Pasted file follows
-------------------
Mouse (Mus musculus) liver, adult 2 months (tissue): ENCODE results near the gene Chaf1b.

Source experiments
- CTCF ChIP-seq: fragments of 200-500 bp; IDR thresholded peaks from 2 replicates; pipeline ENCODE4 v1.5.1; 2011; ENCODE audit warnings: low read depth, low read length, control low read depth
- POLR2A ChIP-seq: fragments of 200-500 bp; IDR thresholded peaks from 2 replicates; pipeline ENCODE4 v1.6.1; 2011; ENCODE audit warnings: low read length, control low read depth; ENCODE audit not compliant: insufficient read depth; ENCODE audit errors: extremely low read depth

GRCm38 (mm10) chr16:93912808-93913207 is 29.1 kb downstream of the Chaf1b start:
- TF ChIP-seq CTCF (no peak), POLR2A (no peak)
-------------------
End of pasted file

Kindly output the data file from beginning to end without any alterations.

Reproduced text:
Mouse (Mus musculus) liver, adult 2 months (tissue): ENCODE results near the gene Chaf1b.

Source experiments
- CTCF ChIP-seq: fragments of 200-500 bp; IDR thresholded peaks from 2 replicates; pipeline ENCODE4 v1.5.1; 2011; ENCODE audit warnings: low read depth, low read length, control low read depth
- POLR2A ChIP-seq: fragments of 200-500 bp; IDR thresholded peaks from 2 replicates; pipeline ENCODE4 v1.6.1; 2011; ENCODE audit warnings: low read length, control low read depth; ENCODE audit not compliant: insufficient read depth; ENCODE audit errors: extremely low read depth

GRCm38 (mm10) chr16:93912808-93913207 is 29.1 kb downstream of the Chaf1b start:
- TF ChIP-seq CTCF (no peak), POLR2A (no peak)